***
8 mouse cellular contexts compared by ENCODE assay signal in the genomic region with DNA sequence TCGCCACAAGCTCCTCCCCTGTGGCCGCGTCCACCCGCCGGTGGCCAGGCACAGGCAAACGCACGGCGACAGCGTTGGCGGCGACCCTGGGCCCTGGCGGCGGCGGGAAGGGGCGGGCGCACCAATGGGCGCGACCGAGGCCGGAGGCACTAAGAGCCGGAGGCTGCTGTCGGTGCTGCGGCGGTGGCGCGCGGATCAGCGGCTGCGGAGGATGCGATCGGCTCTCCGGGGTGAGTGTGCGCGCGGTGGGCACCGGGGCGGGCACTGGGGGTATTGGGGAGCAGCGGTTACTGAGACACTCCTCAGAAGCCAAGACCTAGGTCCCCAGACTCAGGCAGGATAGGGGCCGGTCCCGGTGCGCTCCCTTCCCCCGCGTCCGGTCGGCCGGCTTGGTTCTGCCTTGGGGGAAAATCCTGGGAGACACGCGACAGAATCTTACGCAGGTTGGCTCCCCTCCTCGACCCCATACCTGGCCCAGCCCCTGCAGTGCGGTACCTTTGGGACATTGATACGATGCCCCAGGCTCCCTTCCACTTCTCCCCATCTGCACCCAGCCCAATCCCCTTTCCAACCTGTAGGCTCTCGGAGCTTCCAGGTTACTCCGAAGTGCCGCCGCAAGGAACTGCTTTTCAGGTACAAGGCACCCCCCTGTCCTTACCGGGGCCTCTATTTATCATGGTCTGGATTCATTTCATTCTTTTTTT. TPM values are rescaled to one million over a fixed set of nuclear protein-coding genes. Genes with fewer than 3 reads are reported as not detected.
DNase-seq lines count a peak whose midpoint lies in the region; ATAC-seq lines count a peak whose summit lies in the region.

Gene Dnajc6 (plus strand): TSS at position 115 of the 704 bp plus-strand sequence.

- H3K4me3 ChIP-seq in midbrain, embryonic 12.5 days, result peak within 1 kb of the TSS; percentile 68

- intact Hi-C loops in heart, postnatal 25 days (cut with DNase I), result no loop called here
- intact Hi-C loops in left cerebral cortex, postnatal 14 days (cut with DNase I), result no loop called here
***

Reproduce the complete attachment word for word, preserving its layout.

8 mouse cellular contexts compared by ENCODE assay signal in the genomic region with DNA sequence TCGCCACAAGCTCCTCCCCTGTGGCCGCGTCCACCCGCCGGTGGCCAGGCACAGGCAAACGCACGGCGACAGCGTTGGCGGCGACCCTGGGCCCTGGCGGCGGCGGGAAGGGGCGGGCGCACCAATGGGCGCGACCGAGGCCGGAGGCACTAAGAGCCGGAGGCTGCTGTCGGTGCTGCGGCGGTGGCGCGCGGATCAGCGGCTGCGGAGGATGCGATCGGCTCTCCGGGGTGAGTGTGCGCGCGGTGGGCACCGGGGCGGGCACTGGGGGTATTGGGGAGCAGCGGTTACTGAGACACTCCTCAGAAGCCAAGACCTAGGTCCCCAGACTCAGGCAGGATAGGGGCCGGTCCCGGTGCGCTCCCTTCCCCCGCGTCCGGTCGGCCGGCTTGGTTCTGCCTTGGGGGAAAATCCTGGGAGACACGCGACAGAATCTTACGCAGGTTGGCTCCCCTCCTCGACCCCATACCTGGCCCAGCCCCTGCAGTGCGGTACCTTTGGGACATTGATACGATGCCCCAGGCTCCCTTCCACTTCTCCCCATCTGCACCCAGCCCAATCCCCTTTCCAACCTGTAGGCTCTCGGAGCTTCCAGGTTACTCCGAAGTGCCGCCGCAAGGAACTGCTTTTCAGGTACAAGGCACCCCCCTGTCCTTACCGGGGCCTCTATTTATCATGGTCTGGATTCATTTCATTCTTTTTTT. TPM values are rescaled to one million over a fixed set of nuclear protein-coding genes. Genes with fewer than 3 reads are reported as not detected.
DNase-seq lines count a peak whose midpoint lies in the region; ATAC-seq lines count a peak whose summit lies in the region.

Gene Dnajc6 (plus strand): TSS at position 115 of the 704 bp plus-strand sequence.

- H3K4me3 ChIP-seq in midbrain, embryonic 12.5 days, result peak within 1 kb of the TSS; percentile 68

- intact Hi-C loops in heart, postnatal 25 days (cut with DNase I), result no loop called here
- intact Hi-C loops in left cerebral cortex, postnatal 14 days (cut with DNase I), result no loop called here